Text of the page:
Did not complete university2627 (48.6)323 (40.8)2304 (50.0)
Employment, n (%)


Regular job2725 (50.4)454 (57.4)2271 (49.3)

Nonregular job1130 (20.9)152 (19.2)978 (21.2)

Not working1494 (27.7)178 (22.5)1316 (28.5)

Other53 (1.0)7 (0.9)46 (1.0)
Marital status, n (%)


Married3031 (56.1)455 (57.5)2576 (55.9)

Unmarried1988 (36.8)280 (35.4)1708 (37.1)

Other377 (7.0)56 (7.1)321 (7.0)
Living with parent, n (%)


Yes1491 (27.6)203 (25.7)1288 (27.9)

No3911 (72.4)588 (74.3)3323 (72.1)
Living with child, n (%)


Yes1798 (33.3)281 (35.5)1517 (32.9)

No3604 (66.7)510 (64.5)3094 (67.1)

To evaluate the national representativeness of our respondents, we compared the characteristics of our respondents with those of smartphone owners in Japan from the Communications Usage Trend Survey [54], a nationally representative survey conducted by the government in 2019. This survey collected information about the usage of Information and Communication Technologies among Japanese citizens [54]. Since this study examines uptake decisions for a mobile app, those who do not have access to internet or smartphone were not of interest. Our sample of respondents was representative of smartphone owners in Japan (Table S1 in Multimedia Appendix 1).

Factor Analysis

We began by conducting a Barlett test of sphericity, which found significant correlations between items (P<.001), suggesting the adequacy of using factor analysis. Regarding prosociality, although only the first factor demonstrated an eigenvalue greater than 1 (eigenvalue 1.52), we also retained the second factor (eigenvalue 0.75) based on the scree plot (Table 3). These factors explained 63.1% and 31.0% of the variance in the data. After promax rotation, items 1 and 2 demonstrated high factor loadings in the first factor, which we labeled Agreeableness. The second factor was characterized by high factor loadings of items 5 and 6; therefore, it was labeled Attachment to the community.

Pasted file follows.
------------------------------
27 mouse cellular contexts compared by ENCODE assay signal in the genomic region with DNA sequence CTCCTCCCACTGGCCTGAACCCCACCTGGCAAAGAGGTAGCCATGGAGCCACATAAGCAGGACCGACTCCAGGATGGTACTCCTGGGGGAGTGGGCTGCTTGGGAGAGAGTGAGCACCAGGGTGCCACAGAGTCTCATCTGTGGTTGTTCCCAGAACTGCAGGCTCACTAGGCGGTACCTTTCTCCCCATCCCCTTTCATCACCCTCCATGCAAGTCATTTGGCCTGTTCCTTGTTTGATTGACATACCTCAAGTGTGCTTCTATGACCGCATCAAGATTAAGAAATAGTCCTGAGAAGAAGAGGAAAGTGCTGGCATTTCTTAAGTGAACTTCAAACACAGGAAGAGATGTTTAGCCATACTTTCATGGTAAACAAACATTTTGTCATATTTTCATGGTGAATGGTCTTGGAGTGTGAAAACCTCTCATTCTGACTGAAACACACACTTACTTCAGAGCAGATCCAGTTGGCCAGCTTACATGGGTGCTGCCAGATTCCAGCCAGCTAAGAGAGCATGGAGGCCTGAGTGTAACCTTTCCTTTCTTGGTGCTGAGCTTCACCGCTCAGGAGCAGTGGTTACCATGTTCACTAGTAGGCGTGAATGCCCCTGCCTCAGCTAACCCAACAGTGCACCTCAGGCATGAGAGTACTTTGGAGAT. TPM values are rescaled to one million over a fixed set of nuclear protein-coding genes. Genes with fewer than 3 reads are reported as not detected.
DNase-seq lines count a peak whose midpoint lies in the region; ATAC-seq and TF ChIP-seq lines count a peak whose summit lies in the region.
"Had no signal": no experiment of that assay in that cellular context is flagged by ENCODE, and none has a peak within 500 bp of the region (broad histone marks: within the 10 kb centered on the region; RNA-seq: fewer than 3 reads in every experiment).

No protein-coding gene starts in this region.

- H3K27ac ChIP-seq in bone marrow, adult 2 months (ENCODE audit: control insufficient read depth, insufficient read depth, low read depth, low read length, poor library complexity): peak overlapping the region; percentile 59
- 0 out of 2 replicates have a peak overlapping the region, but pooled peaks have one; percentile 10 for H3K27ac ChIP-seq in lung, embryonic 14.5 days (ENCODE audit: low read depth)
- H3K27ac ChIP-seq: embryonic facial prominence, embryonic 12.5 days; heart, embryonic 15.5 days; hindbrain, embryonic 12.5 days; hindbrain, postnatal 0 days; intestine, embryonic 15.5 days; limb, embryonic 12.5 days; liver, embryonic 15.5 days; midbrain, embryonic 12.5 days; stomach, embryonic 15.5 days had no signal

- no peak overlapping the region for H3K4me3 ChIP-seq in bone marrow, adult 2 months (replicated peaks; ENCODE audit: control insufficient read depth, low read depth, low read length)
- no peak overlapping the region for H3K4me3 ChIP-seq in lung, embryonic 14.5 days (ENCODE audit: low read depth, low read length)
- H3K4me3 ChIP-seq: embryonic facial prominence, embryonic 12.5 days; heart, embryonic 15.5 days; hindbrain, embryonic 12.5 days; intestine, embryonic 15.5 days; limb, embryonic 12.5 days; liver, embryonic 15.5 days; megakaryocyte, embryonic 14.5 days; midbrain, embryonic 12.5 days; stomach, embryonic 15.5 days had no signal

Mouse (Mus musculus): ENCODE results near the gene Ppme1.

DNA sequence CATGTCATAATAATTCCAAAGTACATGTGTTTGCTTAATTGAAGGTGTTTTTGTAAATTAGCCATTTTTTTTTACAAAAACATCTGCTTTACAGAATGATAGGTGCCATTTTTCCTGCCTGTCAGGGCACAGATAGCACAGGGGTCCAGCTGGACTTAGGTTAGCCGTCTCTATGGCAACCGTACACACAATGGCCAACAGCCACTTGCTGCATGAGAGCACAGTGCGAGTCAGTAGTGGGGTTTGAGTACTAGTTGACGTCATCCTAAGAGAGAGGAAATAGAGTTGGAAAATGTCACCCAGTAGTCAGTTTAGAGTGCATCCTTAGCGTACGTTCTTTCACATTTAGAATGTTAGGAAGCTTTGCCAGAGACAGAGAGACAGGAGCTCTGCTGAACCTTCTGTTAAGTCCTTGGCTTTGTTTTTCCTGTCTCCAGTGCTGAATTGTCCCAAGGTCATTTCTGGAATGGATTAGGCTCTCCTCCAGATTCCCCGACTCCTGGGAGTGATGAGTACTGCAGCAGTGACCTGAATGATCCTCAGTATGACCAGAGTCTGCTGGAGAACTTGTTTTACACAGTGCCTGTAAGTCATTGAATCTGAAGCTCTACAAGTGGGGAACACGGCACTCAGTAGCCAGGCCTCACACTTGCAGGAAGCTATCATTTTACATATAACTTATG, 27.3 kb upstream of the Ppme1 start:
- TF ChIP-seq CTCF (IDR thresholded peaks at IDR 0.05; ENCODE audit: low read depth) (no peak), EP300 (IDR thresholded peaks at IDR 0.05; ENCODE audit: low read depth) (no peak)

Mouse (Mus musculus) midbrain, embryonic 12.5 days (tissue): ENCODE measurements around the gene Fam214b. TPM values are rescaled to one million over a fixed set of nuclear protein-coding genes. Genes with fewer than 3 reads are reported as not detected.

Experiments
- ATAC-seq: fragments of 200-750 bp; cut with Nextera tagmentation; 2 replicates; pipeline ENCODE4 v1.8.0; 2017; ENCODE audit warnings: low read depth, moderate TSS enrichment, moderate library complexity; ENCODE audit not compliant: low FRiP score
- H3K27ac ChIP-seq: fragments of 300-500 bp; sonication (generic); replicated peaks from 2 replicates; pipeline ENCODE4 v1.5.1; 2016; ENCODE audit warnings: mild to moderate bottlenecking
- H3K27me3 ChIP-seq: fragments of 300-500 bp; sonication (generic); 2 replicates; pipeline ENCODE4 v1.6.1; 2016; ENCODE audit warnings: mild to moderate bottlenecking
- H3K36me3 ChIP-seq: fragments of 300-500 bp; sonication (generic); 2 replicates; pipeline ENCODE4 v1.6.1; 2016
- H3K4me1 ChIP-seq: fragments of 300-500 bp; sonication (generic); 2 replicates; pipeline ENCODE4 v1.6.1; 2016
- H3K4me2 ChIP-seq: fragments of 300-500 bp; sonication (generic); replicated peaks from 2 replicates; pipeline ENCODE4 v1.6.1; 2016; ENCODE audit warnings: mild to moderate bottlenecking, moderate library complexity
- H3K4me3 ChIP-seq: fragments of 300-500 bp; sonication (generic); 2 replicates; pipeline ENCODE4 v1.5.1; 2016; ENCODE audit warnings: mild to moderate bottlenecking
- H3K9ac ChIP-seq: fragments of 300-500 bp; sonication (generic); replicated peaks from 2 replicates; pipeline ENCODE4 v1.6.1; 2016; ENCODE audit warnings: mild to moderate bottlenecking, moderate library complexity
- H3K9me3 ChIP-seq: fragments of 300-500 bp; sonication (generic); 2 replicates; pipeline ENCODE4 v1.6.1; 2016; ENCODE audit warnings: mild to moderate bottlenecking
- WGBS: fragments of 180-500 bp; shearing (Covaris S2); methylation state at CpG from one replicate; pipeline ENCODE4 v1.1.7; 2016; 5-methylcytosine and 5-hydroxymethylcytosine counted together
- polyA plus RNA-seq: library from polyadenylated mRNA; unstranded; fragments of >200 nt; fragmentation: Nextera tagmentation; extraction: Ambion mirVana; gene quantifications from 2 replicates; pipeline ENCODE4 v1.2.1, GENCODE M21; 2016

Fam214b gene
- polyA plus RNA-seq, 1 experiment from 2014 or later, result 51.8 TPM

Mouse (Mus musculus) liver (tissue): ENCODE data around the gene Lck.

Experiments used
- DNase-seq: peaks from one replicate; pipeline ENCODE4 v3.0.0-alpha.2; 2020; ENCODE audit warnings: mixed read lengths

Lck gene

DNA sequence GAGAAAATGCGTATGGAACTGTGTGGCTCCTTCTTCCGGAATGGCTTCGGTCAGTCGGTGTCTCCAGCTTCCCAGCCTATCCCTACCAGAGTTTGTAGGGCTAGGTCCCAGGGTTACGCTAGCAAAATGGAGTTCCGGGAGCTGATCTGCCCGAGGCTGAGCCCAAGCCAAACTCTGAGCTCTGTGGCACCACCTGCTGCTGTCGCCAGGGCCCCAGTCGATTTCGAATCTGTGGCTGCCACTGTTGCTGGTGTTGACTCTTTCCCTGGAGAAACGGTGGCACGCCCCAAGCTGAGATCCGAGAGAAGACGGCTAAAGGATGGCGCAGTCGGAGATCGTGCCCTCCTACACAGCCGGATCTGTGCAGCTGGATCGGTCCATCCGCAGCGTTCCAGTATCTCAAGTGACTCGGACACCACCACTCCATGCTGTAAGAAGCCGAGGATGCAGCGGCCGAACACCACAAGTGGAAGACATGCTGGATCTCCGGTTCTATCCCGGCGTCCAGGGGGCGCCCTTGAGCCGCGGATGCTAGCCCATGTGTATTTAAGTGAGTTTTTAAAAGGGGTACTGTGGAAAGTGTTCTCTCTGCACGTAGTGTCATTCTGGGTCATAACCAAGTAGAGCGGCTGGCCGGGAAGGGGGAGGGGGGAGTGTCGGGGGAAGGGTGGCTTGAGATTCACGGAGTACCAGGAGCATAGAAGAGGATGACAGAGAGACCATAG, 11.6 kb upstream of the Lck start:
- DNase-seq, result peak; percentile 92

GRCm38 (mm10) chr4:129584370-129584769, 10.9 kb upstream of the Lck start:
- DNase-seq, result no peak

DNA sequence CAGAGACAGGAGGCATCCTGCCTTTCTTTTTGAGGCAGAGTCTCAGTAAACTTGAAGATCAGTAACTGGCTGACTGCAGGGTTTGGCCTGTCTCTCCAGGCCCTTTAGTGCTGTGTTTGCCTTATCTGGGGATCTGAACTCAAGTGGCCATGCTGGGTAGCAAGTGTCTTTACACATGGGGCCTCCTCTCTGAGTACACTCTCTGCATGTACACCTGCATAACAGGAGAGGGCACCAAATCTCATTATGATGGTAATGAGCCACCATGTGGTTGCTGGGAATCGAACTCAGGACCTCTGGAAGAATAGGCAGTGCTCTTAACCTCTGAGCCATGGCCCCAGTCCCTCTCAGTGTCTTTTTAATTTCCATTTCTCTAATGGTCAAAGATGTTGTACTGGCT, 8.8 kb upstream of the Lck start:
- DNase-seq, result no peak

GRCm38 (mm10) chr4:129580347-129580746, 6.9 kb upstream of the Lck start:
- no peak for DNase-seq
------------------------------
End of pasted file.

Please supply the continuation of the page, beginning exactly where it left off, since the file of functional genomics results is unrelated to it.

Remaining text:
We extracted 2 factors for risk perception (Table 4). The first factor (eigenvalue 1.80) demonstrated high factor loadings for items 7 and 8; therefore, it was labeled Concern about health risk. Likewise, the second factor (eigenvalue 0.47), which demonstrated high factor loadings for items 9 and 10, was labeled Concern about social risk. These factors accounted for 74.1% and 19.3% of the variance.

Finally, we extracted 1 factor related to trust in government (eigenvalue 1.89). Given the high factor loadings of items 12, 13, and 14 and the low factor loading of item 15, it was labeled Trust in national government. This accounted for 98.6% of total variance (Table 5).

Table 3. Prosociality factor loadings.
Prosociality itemsAgreeablenessAttachment to the community
I see myself as critical, quarrelsome.–0.5488–0.0278
I see myself as sympathetic, warm.0.53650.0007
I am very attached to my neighborhood.–0.00460.7129
I am proud of being a Japanese citizen.0.01550.7043
It is important to avoid doing anything people would say is wrong.0.0167–0.0052
It is important to behave properly.0.25000.0071
Table 4. Risk perception factor loadings.
Risk perception itemsConcern about health riskConcern about social risk
I am concerned about the impact of COVID-19 on serious symptoms.0.8329–0.0113